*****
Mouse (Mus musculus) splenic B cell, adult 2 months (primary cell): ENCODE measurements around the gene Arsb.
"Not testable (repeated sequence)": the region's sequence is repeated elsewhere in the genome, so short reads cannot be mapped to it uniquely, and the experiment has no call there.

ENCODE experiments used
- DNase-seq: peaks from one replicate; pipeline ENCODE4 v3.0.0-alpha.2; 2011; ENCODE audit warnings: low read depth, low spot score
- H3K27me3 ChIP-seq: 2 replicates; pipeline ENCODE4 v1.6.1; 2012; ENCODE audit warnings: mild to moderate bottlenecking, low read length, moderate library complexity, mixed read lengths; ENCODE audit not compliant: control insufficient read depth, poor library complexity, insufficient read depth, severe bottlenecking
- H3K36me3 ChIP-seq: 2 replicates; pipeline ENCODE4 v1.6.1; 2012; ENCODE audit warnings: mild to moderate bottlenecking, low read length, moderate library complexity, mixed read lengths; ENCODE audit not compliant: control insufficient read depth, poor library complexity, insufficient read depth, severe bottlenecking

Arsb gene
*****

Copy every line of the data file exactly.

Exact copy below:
Mouse (Mus musculus) splenic B cell, adult 2 months (primary cell): ENCODE measurements around the gene Arsb.
"Not testable (repeated sequence)": the region's sequence is repeated elsewhere in the genome, so short reads cannot be mapped to it uniquely, and the experiment has no call there.

ENCODE experiments used
- DNase-seq: peaks from one replicate; pipeline ENCODE4 v3.0.0-alpha.2; 2011; ENCODE audit warnings: low read depth, low spot score
- H3K27me3 ChIP-seq: 2 replicates; pipeline ENCODE4 v1.6.1; 2012; ENCODE audit warnings: mild to moderate bottlenecking, low read length, moderate library complexity, mixed read lengths; ENCODE audit not compliant: control insufficient read depth, poor library complexity, insufficient read depth, severe bottlenecking
- H3K36me3 ChIP-seq: 2 replicates; pipeline ENCODE4 v1.6.1; 2012; ENCODE audit warnings: mild to moderate bottlenecking, low read length, moderate library complexity, mixed read lengths; ENCODE audit not compliant: control insufficient read depth, poor library complexity, insufficient read depth, severe bottlenecking

Arsb gene